WOLA: Advocacy for Human Rights in the Americas
21 Aug 2007

WOLA Gang Research Cited in New York Times

WOLA Gang Research Cited in New York Times

U.S. media frequently cite WOLA’s groundbreaking research on Central American gangs, including The New York Times which on Sunday, August 19, mentioned a recent WOLA report on Latino gangs in Washington, D.C., and quoted the research and outreach coordinator of the organization’s Central American Youth Gangs Project, Connie McGuire.

The report cited in the Times was released by WOLA in February 2007. Based on the results of a year-long transnational study on youth gangs in Central America, Mexico, and the Washington, D.C. area, and sponsored by the Instituto Tecnológico Autónomo de México, the study examined the relationship between gangs in Central America and gangs in the United States. McGuire conducted the Washington-area portion of the research by interviewing over 40 people, including former gang members, police and social service providers working with Latino youth at risk of joining gangs.

“One of the most important findings of the transnational study is that youth gangs are highly variable, meaning the magnitude and quality of the phenomenon are distinct in different locations,” said McGuire. “Even the so-called Central American gangs, Mara Salvatrucha and the 18th Street gang, are very different in San Salvador from gangs with the same name in Los Angeles or the Washington area.”

The study concluded that community-based, comprehensive approaches to the gangs, including prevention, rehabilitation and targeted enforcement efforts, are the most successful strategies for preventing violence.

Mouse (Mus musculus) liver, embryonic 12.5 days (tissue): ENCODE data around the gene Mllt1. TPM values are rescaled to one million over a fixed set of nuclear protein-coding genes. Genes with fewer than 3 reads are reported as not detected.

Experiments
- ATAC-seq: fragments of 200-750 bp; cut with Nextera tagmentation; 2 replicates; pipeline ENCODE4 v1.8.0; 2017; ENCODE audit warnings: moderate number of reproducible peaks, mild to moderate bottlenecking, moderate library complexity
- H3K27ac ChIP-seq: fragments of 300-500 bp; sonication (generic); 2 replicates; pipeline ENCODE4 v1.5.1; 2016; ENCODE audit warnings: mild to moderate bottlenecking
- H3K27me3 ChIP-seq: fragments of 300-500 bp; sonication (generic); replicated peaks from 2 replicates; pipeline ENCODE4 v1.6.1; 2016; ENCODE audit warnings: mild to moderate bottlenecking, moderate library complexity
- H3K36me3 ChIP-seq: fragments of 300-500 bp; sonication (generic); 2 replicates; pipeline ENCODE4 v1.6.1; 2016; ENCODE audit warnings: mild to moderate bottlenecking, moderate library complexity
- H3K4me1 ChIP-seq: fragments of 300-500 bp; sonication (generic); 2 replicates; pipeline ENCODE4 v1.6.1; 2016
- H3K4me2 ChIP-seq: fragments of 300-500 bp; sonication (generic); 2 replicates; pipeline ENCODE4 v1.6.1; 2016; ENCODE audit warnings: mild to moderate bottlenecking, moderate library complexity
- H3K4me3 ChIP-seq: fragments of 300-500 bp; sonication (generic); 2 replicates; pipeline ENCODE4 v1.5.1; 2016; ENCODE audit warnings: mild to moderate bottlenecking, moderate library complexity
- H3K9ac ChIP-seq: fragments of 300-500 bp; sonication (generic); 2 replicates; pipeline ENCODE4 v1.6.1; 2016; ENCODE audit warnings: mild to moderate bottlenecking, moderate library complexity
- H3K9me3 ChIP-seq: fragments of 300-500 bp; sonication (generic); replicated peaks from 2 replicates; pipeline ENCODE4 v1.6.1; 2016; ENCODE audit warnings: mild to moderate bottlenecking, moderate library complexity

“The former gang members that I talked with told me that most gang members want to leave the gang but are too afraid to admit it,” said McGuire, also a doctoral student in Anthropology at the University of California, Irvine. “When given a viable alternative to gang life, the vast majority choose to leave the gang.”

Washington’s Gang Intervention Partnership (GIP) is an example of a community-based response to gang violence. GIP brings together social service providers, police, school officials, probation officers and others to identify at-risk youth and intervene when necessary against violent behavior. Since GIP was formed in October 2003 in response to 13 Latino gang-related homicides that summer, the city of Washington has not had a single Latino gang-related homicide.

To read the executive summary of the report, “Transnational Youth Gangs in Central America, Mexico and the United States,” and detailed reports on gangs in each country, please click here .

To read WOLA’s report “Youth Gangs in Central America: Issues in Human Rights, Effective Policing, and Prevention,” released in November 2006, please click here.

To read the article in The New York Times, please click here .